The concept of the right to privacy is widely acknowledged as a fundamental human right, and this is explicitly articulated in Article 12 of the 1948 Universal Declaration of Human Rights:
“No one shall be subjected to arbitrary interference with his privacy, family, home, or correspondence, nor to attacks upon his honor and reputation. Everyone has the right to the protection of the law against such interference or attacks.”
Many western nations have established comprehensive legal frameworks concerning privacy, and there has been a long-standing need for a similar framework in India. The Supreme Court of India has previously expressed strong viewpoints on this matter in various judgments, including:
- P. Sharma v Satish Chandra
- Maneka Gandhi v Union of India
- Kharak Singh v State of UP
- Peoples Union for Civil Liberties v Union of India.
The emergence of the right to privacy for individuals gained prominent attention with the introduction of Aadhar Cards. This pivotal juncture was marked by Retired Justice Puttaswamy’s audacious move to challenge the constitutional validity of The Aadhaar (Targeted Delivery of Financial and Other Subsideries Benefits and Services) Act, 2016 before the Supreme Court, which he pursued through the filing of a writ petition. The crux of the petitioner’s argument rested on the assertion that, in light of the precedents set by prior Supreme Court rulings, the right to privacy holds the status of a fundamental right. In this intricate legal battle, it was contended that the Aadhar procedure, as it stood, transgressed this fundamental right, thus sparking a compelling deliberation on the delicate balance between individual privacy and state-initiated identification mechanisms. The ruling in this judgment established that the concept of informational privacy is encompassed within the right to privacy. While acknowledging the necessity for a data protection legislation, the Court deferred the responsibility of creating such a law to the Parliament.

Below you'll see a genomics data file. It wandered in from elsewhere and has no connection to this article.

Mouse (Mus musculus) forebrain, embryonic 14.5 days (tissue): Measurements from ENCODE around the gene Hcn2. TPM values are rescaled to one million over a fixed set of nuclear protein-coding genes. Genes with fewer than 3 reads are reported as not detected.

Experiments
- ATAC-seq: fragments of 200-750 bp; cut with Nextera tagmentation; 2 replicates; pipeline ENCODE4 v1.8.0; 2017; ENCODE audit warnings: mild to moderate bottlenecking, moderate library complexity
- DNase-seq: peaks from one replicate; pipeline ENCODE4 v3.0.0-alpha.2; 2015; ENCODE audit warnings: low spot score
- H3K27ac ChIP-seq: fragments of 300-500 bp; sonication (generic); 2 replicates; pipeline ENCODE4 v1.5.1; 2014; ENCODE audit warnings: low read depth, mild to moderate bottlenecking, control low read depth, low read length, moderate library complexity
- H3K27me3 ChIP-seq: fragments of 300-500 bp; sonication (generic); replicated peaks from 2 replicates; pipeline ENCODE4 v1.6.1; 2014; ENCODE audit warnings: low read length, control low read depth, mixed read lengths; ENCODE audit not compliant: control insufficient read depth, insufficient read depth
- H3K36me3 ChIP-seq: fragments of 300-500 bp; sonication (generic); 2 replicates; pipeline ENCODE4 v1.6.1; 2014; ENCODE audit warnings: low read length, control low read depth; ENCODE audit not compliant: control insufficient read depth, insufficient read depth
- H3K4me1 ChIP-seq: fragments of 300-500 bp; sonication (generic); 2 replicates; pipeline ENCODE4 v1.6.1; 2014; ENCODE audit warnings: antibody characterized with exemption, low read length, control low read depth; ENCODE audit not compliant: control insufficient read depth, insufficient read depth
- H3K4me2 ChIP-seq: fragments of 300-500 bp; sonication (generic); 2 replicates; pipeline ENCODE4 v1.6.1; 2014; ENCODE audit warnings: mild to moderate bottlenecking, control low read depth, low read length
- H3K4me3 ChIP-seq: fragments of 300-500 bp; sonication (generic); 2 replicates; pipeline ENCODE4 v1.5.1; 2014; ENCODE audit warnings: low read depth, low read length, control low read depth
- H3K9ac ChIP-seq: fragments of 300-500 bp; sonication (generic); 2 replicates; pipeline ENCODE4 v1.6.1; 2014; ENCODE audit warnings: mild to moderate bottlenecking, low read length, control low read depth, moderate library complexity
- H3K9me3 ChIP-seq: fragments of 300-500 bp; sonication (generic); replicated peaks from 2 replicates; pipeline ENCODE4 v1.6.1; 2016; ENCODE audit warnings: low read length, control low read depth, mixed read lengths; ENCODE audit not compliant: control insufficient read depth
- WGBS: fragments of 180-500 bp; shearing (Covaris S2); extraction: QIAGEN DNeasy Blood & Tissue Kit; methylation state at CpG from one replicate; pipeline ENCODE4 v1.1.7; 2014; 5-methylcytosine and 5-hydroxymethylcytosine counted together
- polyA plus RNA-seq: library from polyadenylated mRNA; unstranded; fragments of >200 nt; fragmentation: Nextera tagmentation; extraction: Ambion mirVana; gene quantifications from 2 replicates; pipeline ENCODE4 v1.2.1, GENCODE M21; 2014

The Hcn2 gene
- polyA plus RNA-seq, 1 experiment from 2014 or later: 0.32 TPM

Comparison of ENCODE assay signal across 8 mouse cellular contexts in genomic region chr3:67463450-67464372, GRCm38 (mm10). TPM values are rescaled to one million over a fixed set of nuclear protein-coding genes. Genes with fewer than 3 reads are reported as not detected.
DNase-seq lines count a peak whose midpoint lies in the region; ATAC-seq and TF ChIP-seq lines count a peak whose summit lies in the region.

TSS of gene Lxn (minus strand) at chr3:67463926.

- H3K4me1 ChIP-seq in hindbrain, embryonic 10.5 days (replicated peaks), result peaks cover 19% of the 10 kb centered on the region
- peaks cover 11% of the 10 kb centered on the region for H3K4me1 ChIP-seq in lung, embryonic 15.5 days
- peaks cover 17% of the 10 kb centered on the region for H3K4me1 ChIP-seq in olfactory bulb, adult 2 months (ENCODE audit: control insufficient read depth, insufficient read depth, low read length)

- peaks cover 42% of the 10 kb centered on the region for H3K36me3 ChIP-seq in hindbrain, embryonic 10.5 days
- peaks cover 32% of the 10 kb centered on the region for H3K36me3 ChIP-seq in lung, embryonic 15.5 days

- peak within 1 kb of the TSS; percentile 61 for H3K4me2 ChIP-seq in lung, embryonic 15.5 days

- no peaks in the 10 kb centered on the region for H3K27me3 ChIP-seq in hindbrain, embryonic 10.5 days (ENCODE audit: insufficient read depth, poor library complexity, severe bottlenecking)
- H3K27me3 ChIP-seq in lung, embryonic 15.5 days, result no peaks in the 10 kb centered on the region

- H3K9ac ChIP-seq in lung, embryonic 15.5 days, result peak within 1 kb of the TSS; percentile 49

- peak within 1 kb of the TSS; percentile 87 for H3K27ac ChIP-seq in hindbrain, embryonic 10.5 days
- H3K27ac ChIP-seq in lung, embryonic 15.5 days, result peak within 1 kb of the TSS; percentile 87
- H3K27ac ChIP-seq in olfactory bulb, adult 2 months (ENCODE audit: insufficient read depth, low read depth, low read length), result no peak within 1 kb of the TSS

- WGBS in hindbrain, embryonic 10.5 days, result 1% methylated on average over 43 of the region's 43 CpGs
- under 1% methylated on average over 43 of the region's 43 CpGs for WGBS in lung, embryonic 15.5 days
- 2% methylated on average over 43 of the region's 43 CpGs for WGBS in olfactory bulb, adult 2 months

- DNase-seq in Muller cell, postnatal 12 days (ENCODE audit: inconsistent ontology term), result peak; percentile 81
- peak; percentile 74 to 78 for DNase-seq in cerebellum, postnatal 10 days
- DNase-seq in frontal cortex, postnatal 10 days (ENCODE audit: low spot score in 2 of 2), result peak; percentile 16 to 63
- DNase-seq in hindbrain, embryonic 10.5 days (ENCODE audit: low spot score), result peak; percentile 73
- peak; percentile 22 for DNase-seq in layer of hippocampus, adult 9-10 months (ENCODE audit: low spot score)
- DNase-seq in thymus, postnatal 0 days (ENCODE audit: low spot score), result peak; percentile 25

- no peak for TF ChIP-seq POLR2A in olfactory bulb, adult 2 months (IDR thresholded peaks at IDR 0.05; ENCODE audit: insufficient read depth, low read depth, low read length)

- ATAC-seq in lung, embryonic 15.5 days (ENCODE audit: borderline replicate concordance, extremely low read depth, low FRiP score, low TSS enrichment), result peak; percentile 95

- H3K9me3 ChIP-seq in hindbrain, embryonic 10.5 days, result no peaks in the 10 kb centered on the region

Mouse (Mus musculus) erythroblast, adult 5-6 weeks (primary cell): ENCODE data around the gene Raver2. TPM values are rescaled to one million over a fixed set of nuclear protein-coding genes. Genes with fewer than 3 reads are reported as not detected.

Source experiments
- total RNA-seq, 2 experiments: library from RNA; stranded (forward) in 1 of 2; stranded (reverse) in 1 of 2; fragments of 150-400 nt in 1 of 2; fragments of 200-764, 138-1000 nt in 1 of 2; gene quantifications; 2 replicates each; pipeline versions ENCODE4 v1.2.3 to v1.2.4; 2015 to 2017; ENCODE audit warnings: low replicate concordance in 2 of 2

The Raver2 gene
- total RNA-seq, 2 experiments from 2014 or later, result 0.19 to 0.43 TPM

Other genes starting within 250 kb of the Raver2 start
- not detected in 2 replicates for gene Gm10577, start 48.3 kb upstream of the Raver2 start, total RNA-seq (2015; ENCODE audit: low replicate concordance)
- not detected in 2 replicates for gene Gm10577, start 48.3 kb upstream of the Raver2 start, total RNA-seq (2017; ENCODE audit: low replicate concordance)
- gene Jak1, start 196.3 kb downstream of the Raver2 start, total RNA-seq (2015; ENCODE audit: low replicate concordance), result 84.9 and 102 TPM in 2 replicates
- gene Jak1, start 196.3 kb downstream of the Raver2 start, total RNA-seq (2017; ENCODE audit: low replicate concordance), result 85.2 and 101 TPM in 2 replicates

Acknowledging the significance of safeguarding citizens’ personal data and ensuring data protection, the Ministry of Electronics and Information Technology (“MeitY”), Government of India, established a Committee of Experts on 31st July 2017. This committee was chaired by Justice B. N. Srikrishna, a former Judge of the Supreme Court of India, included members from the government, academia, and industry. Their task was to analyze and identify critical data protection concerns and propose strategies for their resolution. Additionally, the committee was charged with formulating a preliminary draft of the Data Protection Bill. The protection of data was anticipated to greatly enhance the nation’s digital economy.